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Why Darwin Matters: The Case Against Intelligent Design

Why Darwin Matters: The Case Against Intelligent Design [Kindle Edition]

Michael Shermer
3.3 out of 5 stars  See all reviews (6 customer reviews)

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Product Description

Product Description

A creationist-turned-scientist demonstrates the facts of evolution and exposes Intelligent Design’s real agenda

Science is on the defensive. Half of Americans reject the theory of evolution and “Intelligent Design” campaigns are gaining ground. Classroom by classroom, creationism is overthrowing biology.

In Why Darwin Matters, bestselling author Michael Shermer explains how the newest brand of creationism appeals to our predisposition to look for a designer behind life’s complexity. Shermer decodes the scientific evidence to show that evolution is not “just a theory” and illustrates how it achieves the design of life through the bottom-up process of natural selection. Shermer, once an evangelical Christian and a creationist, argues that Intelligent Design proponents are invoking a combination of bad science, political antipathy, and flawed theology. He refutes their pseudoscientific arguments and then demonstrates why conservatives and people of faith can and should embrace evolution. He then appraises the evolutionary questions that truly need to be settled, building a powerful argument for science itself.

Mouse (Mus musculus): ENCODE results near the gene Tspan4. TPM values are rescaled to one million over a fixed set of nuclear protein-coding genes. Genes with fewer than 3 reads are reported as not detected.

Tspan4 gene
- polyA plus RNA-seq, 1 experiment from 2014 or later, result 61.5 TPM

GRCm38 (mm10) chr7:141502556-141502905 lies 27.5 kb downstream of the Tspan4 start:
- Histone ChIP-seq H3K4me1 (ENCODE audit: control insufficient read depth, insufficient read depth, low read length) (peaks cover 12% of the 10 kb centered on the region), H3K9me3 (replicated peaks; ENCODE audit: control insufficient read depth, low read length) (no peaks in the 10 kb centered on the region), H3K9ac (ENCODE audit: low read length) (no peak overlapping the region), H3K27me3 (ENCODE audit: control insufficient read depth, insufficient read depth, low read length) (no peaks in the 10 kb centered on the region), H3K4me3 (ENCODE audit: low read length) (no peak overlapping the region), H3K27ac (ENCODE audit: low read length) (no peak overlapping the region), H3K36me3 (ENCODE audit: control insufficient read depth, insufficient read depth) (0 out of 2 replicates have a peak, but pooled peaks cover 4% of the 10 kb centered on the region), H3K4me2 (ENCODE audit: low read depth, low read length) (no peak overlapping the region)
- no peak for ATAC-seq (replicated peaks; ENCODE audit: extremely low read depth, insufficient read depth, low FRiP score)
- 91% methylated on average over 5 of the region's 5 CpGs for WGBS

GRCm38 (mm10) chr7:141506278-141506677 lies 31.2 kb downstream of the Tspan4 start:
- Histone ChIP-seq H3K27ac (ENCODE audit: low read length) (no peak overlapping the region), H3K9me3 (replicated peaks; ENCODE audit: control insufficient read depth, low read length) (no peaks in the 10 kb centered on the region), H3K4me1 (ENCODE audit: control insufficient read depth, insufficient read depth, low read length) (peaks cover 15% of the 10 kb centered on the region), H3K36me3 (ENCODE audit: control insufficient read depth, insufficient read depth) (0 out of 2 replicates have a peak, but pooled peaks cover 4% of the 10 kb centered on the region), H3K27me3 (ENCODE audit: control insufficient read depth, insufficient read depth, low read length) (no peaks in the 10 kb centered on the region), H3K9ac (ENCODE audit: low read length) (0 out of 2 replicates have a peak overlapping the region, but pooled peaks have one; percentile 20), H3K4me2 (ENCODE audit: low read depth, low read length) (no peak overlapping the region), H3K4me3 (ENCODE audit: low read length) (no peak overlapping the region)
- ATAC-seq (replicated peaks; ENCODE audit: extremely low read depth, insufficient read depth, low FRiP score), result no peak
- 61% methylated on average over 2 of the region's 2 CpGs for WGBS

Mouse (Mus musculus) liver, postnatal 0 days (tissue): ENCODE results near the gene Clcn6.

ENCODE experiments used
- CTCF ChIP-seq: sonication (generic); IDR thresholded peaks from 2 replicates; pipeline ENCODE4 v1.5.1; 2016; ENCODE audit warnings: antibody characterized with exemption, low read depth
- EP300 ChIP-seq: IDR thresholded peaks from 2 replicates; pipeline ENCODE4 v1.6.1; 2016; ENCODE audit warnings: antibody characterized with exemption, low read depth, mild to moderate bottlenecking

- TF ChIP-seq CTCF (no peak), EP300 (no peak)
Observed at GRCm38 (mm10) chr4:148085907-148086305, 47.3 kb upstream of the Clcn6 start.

Cutting the politics away from the facts, Why Darwin Matters is an incisive examination of what is at stake in the debate over evolution.

Product details

  • Format: Kindle Edition
  • File Size: 379 KB
  • Print Length: 224 pages
  • Publisher: Times Books; 1st edition (1 April 2010)
  • Sold by: Amazon Media EU S.à r.l.
  • Language: English
  • ASIN: B003JH8LR0
  • Text-to-Speech: Enabled
  • X-Ray:
  • Average Customer Review: 3.3 out of 5 stars  See all reviews (6 customer reviews)
  • Amazon Bestsellers Rank: #442,978 Paid in Kindle Store (See Top 100 Paid in Kindle Store)
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More About the Author

Michael Shermer founded 'Skeptic' magazine and website ( and is a contributing editor, and columnist, for 'Scientific American'. Michael Shermer frequently appears on television and radio as a scientific expert.

Customer Reviews

3.3 out of 5 stars
3.3 out of 5 stars
Most Helpful Customer Reviews
40 of 42 people found the following review helpful
5.0 out of 5 stars Essential reading for anyone interested in ID 8 Dec 2006
Some background. Michael Shermer writes a column in Scientific American called Skeptic. He edits a journal called The Skeptic. He used to be a believer. He once wrote a book called Why People Believe Weird Things. He knows what he is talking about.

So he rightly got annoyed when the intelligent design concept began to make ground and he decided to write this thoughtful, intelligent and well written book. It is essential reading as an introduction to the against side in the on-going debate. He is not technical, not deeply scientific or philosophical: he just outlines the salient facts.

Most people reading this book will see the passion of someone who cares deeply about the truth (his earlier book spent much time concentrating on Holocaust deniers) and why the truth matters. He does not waste time praising ID for its insights - he just shows it up for what it is: a vacuous and empty attempt at bring the Christian God back into the classroom in the USA by smuggling it in under the transparent fleece of pseudoscience. Read it for yourself and you too will see. Unless, of course, you are not a skeptic in the proper sense: your mind is made up.